LiquidSky Turns Your Chromebook Into A Windows Gaming PC

The LiquidSky cloud service designed to turn Chromebooks into Windows gaming PCs is slated to be released next month following a closed beta period. Apart from Chrome OS, the service also supports Android, macOS, and Windows and basically works like the NVIDIA GeForce Now streaming service. All you have to do to start playing games with LiquidSky is download the company's dedicated app and choose a Windows game you want to experience in FullHD resolution. All of the games are downloaded on your SkyStorage relatively quickly and you'll be able to play them in a matter of minutes, the company says.

Once it hits the market, LiquidSky will be available as a credit-based service. Free users will get 100GB of SkyStorage, but they'll have to watch ads to earn SkyCredits which can be used to play games through LiquidSky. The current version of the service allows you to earn up to three hours worth of credits. On the bright side, all unused credits roll over to the next month. If you prefer an ad-free experience, you'll be able to get one for as little as $4.99, and this fee will also guarantee you receive priority customer support from the company. Finally, $9.99 per month will grant you 1TB of SkyStorage in addition to all of the benefits mentioned above. Note that neither plan grants you unlimited hours of service but instead only provides you with SkyCredits which you use to play games using LiquidSky. One SkyCredit equals one hour of gaming time and each is priced at $0.50. It's a somewhat unique model, but one that might be appealing to people who only game occasionally and aren't interested in paying a premium price for a gaming PC. Apart from Android smartphones and tablets, LiquidSky will also support Android TVs.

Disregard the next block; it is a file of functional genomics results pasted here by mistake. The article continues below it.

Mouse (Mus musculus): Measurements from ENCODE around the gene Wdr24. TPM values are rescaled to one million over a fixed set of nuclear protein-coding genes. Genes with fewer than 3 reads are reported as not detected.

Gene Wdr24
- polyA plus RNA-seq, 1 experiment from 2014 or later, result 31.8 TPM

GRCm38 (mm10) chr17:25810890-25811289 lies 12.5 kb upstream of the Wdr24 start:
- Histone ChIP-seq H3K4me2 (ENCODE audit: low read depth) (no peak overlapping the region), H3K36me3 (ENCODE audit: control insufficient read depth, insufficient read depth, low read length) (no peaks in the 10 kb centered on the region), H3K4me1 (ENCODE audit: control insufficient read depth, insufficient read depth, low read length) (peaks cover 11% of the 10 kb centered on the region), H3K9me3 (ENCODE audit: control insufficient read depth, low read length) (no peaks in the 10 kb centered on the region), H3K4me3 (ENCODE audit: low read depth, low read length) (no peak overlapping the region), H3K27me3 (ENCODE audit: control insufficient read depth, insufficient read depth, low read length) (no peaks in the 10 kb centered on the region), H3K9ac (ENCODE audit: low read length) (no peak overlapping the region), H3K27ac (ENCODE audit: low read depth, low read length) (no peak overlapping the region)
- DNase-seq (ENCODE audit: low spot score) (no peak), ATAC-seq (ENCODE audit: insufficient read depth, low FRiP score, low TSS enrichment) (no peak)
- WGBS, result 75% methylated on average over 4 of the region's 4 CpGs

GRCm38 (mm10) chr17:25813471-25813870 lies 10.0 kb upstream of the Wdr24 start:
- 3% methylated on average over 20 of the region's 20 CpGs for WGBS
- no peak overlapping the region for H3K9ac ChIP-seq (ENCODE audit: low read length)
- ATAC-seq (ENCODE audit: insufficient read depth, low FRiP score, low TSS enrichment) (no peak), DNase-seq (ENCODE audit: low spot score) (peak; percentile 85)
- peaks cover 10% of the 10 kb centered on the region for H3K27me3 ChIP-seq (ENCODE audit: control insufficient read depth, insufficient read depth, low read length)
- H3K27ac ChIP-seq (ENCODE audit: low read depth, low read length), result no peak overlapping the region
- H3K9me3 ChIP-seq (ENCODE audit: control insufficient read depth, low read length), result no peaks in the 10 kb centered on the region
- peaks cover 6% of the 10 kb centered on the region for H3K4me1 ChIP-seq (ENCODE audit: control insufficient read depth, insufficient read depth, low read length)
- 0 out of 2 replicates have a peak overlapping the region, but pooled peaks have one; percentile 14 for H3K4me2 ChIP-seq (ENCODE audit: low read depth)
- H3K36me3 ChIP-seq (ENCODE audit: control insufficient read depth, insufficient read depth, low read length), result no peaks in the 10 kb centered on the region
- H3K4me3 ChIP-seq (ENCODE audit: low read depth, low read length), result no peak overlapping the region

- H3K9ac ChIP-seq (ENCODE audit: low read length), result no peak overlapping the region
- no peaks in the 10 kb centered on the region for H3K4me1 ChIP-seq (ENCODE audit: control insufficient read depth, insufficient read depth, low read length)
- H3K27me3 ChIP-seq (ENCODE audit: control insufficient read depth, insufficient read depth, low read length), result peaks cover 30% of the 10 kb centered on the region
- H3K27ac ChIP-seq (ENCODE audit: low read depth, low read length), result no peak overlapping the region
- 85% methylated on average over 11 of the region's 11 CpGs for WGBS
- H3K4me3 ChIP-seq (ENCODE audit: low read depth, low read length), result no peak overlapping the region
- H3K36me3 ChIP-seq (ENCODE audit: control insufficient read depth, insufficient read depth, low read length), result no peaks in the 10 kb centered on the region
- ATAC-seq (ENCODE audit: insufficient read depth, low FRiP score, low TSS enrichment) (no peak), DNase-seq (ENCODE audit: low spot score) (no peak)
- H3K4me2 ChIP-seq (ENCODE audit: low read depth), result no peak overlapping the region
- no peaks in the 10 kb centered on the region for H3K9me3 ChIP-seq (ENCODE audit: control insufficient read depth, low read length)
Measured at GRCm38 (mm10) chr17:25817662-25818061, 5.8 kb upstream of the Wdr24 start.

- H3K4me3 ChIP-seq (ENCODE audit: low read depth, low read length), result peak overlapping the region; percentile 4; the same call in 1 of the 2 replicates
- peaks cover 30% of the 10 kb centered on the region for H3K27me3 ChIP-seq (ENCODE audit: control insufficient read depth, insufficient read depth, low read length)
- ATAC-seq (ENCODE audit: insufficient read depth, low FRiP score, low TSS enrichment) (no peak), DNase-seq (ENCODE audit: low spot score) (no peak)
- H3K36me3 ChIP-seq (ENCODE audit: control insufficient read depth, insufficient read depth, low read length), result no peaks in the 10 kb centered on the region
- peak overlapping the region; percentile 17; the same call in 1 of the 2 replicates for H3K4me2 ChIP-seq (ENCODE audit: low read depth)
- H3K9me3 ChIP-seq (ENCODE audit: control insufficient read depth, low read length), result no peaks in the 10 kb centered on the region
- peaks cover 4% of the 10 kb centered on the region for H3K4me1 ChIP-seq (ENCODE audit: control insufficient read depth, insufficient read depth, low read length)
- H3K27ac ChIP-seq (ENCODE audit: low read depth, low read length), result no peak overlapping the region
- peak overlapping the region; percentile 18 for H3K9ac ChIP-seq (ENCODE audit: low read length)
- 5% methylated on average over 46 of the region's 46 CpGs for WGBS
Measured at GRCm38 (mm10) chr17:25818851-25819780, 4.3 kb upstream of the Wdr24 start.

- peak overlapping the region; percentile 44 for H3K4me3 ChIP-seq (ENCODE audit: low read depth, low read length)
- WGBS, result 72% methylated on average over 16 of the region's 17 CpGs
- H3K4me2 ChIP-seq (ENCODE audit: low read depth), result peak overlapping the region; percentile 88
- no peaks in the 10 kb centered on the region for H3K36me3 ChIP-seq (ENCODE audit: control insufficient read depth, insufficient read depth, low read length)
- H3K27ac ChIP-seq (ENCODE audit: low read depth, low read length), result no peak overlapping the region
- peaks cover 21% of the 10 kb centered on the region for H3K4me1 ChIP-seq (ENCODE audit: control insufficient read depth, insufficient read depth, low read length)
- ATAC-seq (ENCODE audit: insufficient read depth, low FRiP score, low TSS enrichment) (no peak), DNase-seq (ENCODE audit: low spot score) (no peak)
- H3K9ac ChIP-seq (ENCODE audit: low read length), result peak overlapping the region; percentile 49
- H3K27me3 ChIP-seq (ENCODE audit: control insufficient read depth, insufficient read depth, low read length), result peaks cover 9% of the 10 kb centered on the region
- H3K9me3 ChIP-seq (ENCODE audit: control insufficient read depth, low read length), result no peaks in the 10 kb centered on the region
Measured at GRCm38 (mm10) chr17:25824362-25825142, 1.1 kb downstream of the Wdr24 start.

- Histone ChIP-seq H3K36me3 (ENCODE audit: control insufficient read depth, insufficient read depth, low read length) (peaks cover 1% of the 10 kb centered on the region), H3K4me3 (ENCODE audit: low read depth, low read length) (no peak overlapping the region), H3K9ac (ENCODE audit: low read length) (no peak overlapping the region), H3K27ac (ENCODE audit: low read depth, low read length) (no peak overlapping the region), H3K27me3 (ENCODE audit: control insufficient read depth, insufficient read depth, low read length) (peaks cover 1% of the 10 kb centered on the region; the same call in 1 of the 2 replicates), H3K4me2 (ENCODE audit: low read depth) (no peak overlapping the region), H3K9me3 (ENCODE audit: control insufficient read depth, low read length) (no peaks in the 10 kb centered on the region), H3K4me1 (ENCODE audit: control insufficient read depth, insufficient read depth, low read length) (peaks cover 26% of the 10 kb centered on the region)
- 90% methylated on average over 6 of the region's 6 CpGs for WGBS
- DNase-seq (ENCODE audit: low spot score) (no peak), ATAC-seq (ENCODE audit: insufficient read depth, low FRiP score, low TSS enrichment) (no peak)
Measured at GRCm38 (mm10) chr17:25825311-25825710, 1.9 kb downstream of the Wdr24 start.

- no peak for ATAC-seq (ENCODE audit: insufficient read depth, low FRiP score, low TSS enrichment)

The video below shows how LiquidSky works in practice as it depicts gamers using the service to play Call of Duty: Infinite Warfare and Resident Evil: Biohazard on the ASUS Chromebook Flip. Naturally, the user experience of a cloud-based service like this one will heavily depend on one's Internet speeds. If this type of service sounds appealing to you, there's a chance you'll be able to try it before it hits the market in March as LiquidSky is still accepting beta registrations.

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Dominik Bosnjak

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Dominik started at AndroidHeadlines in 2016 and is the Head Editor of the site today. He’s approaching his first full decade in the media industry, with his background being primarily in technology, gaming, and entertainment. These days, his focus is more on the political side of the tech game, as well as data privacy issues, with him looking at both of those through the prism of Android. Contact him at [email protected]
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